Remaining Challenges

To arrive at Botong Parish, the journey can be done in two ways. The first is by motorbike from Balai Berkuak. Second, by car to Empasi station and continue by motorbike. In the past Botong Parish could be accessed by boat, but due to decreasing river water levels and increasing mud deposits, access by boat was not possible. I don’t know how long it will take for four-wheeled vehicles to reach Botong Parish. According to reports, this year there are plans to widen the road. This unavailability of road access automatically slows down the process of interaction between parishioners and the outside world. Access to other facilities such as health, communications, logistics and education will ultimately be affected.

From the stories of the Jesuits and also what I have witnessed myself, one of the tough challenges faced by the people in this parish is a matter of perseverance and the willingness to implement new things in social life. The Jesuits who were present there tried to solve this problem, for example by ‘educating’ young people to have an attitude of perseverance. Several young people have been sent to study agriculture at KPTT Salatiga and carpentry at PIKA Semarang to complement their skills in both fields. However, what then becomes a problem is that the knowledge that has been learned has not been fully applied there. Hope remains because I witnessed several teenagers who became very diligent when taught by the Jesuits in the Rectory. There are six teenagers who are specifically trained in discipline by Father Mardi, namely every 06.00 they are taught to work (sweeping, planting, watering plants, making embankments, and cleaning the rectory area). If they have endurance, I believe the principle of perseverance can be honed. For this reason, the Jesuits there have tried to combat this problem.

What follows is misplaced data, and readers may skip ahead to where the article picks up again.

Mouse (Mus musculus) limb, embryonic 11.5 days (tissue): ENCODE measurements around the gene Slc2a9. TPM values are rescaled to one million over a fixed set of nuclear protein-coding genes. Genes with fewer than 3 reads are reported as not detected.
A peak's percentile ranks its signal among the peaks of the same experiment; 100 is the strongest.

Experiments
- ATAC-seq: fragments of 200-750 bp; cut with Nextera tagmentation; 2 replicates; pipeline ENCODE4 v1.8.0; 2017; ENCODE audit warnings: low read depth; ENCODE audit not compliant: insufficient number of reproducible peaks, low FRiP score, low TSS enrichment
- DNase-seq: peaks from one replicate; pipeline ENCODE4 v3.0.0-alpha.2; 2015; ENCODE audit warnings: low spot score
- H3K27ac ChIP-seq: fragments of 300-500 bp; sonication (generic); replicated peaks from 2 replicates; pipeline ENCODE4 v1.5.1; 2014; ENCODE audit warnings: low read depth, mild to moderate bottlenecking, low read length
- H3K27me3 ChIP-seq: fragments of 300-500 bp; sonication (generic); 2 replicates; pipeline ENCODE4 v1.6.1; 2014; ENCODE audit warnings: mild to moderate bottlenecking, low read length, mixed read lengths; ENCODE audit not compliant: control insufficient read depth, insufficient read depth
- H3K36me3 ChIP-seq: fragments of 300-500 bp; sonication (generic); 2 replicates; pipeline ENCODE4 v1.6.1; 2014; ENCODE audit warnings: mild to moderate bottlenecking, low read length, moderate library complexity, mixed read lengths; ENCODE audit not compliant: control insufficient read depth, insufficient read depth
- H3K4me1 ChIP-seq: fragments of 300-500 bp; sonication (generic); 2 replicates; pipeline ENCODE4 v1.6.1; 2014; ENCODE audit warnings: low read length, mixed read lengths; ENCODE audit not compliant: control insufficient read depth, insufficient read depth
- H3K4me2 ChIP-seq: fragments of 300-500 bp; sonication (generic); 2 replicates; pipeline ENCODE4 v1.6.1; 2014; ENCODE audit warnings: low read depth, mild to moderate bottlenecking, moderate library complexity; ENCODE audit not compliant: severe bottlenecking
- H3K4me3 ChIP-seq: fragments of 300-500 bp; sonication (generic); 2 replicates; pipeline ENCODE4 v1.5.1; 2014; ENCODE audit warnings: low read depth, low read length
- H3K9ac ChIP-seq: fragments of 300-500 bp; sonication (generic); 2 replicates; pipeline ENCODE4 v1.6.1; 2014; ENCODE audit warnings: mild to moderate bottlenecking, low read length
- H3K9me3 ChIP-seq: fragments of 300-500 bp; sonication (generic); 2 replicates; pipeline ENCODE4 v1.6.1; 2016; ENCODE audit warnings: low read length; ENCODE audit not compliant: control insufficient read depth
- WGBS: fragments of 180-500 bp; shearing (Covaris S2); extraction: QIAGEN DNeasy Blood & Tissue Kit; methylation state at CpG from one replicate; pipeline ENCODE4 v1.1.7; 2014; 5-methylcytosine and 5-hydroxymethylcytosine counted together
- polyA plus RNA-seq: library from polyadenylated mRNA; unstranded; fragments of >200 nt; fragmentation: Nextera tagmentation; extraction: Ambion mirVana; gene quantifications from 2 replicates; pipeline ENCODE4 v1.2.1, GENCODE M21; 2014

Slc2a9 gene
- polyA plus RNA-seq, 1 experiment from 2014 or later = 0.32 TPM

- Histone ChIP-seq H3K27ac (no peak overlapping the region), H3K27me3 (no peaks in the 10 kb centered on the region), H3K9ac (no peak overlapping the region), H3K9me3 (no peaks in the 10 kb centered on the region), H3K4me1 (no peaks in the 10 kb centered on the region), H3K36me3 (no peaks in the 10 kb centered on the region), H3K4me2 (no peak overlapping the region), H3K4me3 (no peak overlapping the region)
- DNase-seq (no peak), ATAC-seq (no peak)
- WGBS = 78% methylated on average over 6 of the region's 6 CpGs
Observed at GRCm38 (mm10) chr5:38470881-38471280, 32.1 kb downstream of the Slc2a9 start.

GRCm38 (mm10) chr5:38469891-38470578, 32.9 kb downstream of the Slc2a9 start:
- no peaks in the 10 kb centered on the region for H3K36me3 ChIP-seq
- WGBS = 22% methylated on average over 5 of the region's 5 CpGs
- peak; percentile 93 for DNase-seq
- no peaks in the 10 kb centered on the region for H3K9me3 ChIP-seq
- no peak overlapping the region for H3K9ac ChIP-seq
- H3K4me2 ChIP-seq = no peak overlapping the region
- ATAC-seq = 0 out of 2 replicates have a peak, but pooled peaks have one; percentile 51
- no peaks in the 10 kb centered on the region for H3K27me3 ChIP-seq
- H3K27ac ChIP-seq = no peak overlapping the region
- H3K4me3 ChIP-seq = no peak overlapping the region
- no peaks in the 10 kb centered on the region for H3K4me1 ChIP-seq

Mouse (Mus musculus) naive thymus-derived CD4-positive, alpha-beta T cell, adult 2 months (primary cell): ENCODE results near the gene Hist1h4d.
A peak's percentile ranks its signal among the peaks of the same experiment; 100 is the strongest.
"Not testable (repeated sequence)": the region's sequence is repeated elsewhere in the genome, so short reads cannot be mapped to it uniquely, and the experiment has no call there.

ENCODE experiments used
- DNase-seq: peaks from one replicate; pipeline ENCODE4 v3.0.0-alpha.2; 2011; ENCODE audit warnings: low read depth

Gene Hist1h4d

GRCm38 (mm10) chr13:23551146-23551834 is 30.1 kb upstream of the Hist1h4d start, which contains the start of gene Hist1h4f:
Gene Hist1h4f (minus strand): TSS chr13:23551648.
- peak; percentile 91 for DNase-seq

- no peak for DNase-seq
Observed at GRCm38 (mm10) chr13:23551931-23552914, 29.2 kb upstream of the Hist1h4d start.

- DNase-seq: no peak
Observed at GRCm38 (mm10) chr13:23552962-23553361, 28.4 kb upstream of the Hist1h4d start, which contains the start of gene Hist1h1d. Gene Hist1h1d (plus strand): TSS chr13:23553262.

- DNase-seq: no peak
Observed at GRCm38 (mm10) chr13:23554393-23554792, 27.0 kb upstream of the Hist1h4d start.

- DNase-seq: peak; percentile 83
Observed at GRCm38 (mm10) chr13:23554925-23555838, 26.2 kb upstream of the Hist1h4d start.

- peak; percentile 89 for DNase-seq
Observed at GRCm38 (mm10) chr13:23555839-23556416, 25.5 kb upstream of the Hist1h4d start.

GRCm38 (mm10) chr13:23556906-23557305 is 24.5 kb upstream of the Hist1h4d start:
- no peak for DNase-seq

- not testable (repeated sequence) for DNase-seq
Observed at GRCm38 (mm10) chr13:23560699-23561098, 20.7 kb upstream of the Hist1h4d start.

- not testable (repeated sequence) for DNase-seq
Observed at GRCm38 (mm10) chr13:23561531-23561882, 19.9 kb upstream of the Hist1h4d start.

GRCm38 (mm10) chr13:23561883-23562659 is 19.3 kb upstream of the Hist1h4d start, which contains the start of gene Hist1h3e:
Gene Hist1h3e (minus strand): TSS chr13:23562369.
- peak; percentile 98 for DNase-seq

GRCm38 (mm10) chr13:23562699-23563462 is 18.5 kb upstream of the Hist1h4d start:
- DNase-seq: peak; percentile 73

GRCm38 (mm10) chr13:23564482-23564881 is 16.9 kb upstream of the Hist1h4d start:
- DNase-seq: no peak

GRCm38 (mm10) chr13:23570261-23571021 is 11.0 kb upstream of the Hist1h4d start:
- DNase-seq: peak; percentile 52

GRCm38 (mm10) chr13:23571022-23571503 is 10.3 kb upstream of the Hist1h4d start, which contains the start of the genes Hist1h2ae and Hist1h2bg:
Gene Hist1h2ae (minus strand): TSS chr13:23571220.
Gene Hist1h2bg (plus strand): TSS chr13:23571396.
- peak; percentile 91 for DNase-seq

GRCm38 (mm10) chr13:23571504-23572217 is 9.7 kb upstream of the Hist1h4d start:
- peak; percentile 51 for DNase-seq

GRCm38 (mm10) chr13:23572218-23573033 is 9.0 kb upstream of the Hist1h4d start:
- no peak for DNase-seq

Another way to do this is to send Kualant Dayak children to study in Java, for example studying at junior high school, high school and vocational school levels in several places such as Solo, Salatiga and Yogyakarta. The hope is that those who have finished studying will want to return to Botong and develop their area. Another challenge that is not easy to face is understanding local culture and carrying out inculturation, for example traditional parties accompanied by alcoholic drinks which often end in fights. It turns out that the distribution of illegal drugs has also reached this place. The reflective question that can be asked then is how Botong Parish can take a positive role and make changes. Parish priests have often reminded us of the negative impact of ‘poyon’ or drinking alcohol until we get drunk.

The final challenge which is quite urgent is environmental damage due to illegal mining. The impact is very real. For example, what is seen on the Kualant River. However, awareness of preserving the environment is always outweighed by the lure of profits from mining materials. The process of building awareness has long begun, at least from the snippet of the song Our Lady on the Edge of the Kualant River that we heard, namely the promise to protect the natural environment. Hopefully!